Have you ever passed by a blank billboard on a backwater highway with a 1-800 number on it? Now as a kid, I remember the old Burma Shave signs because they were different and funny. I remember a number of teaser campaigns over the years that had me guessing as to what was coming next, but I can’t remember what any of them were about at the moment. But I don’t remember ever buying something because I saw a billboard, do you?
My uncle Urban had a billboard on the highway from the Minneapolis to St. Cloud where he had a butcher shop. The sign read, “Gaida’s Meats” with a sausage on a fork that protruded above the sign. It was a clever enough visual effect, breaking out of the box. I suspect he got at least occasional comments from customers in the store about it. But I doubt it brought in any new customers. It may have, however, brought in a few more existing customers. Not because it made his product any more valuable, but because it created status. A sense of importance because everyone who lived in St Cloud saw it whenever they returned home from a trip to the cities.
In my uncle Urban’s eyes the sign wasn’t meant for people from Minneapolis that happened to be going to St Cloud, it was for people from St Cloud who happened to have traveled to the Twin Cities. They would be coming back on this road. And that’s where he placed his sign.
I’m talking about billboards, because in many ways they are like a business website. The clever ones may catch my attention as I browse the web. But only if they are on the highway I am traveling. If I am on the freeway, and the web site is on a dusty county road, I will never see it. And no matter how cute, creative or otherwise inspired it may be, it may as well not exist at all. It may as well be blank.
When it comes to online advertising, far too many people have spend all their efforts coming up with a great image and feel for their sites. But they often fail to give any thought to whether to put their site on a freeway where it will be seen by thousands or on a dirt road where only the crows and gophers will see it.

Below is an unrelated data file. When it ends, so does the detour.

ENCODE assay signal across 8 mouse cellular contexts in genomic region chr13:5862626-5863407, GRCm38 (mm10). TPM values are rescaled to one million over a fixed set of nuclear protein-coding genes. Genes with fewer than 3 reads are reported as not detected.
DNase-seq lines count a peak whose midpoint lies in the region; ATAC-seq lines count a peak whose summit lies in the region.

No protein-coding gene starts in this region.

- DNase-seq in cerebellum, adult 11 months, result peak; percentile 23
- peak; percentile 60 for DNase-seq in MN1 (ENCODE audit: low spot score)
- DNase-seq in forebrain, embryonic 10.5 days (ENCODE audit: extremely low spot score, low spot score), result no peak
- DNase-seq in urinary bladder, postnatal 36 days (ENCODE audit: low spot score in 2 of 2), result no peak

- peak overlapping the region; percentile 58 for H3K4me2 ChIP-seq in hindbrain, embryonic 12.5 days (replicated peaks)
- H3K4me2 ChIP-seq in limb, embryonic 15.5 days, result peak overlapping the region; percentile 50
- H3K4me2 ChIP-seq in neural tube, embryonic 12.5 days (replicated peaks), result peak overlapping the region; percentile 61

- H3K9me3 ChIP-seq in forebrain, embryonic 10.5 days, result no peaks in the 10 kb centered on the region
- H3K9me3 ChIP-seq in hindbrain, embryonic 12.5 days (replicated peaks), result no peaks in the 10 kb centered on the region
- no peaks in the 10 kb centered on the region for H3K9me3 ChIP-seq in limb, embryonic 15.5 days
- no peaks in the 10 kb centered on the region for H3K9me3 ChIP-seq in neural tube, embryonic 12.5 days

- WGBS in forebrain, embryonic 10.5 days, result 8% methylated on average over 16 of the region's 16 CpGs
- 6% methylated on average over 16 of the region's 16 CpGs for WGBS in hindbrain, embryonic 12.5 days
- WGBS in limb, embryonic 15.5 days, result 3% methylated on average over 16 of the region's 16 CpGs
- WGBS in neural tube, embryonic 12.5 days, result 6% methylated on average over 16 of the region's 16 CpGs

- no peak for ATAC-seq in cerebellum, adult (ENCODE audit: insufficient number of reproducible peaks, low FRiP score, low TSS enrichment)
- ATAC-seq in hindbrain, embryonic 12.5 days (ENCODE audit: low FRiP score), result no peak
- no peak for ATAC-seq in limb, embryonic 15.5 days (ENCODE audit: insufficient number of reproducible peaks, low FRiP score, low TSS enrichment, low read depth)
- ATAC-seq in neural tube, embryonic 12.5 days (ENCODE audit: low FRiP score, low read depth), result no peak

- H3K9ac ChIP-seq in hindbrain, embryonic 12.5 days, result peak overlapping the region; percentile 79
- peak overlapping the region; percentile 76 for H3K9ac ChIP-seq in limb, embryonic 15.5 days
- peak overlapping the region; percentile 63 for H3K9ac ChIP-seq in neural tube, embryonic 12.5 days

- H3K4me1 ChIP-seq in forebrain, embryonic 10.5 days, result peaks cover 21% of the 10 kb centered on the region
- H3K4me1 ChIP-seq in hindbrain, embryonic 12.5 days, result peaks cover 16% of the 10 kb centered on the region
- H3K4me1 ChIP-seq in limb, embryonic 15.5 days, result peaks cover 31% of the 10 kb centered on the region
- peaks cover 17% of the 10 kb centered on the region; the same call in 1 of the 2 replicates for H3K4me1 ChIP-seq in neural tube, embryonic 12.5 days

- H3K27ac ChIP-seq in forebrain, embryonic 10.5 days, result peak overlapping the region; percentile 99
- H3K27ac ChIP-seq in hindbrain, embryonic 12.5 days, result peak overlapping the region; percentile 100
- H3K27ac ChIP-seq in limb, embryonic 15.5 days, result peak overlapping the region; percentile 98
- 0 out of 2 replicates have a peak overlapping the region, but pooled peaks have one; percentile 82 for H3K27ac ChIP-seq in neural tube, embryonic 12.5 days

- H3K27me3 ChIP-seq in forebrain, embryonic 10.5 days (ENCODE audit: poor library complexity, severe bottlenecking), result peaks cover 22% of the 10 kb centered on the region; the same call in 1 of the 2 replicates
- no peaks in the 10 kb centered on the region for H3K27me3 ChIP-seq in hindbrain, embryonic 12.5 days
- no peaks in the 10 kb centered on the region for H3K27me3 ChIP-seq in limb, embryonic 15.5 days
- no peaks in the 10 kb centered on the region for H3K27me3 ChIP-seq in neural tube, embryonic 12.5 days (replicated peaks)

On the internet, the way you get in front of the traffic from Minneapolis to St Cloud is to make sure the keywords in your meta tags put you in front of traffic. This is particularly easy for local businesses, and a bit more difficult for those who compete on a national scale.
If my uncle still had his butcher shop, I would encourage him to use “St Cloud Butcher Shop”, “St. Cloud Meats”, “Saint Cloud Butcher Shop”, “Stearns County Butcher Shop”, and “Polish Sausage” as just a handful of maybe several hundred keywords in his meta tags.
In fact, I would take every conceivable term like meat, sausage, etc., and pair it with every conceivable geographical term that people in the area might legitimately use. I call such terms geographical long tail keywords. And they are designed to mimic the actual phrases people might type into their search engine. While they might type “sausage” the first time, when they see over 20 million responses they will quickly find a geographical term to narrow their search if they are looking for a place like my uncle’s where they can get good Polish.
And yet if you look at most business web pages you will see terms like plumber, attorney, dentist, groceries, resort, bait, or whatever in their meta tags. Such keywords are worthless. But so too is having just a city name like Minneapolis, or St Louis. But put them together and you have a term people might actually use.
Where do you want your billboard to be? Follow my example and create a series of geographical long tail keywords. It will make a difference in how often your potential customers find you. It also will make it far more likely that you get top ranking for a keyword phrase when you are the only person who has taken the time and effort to include it in your keywords.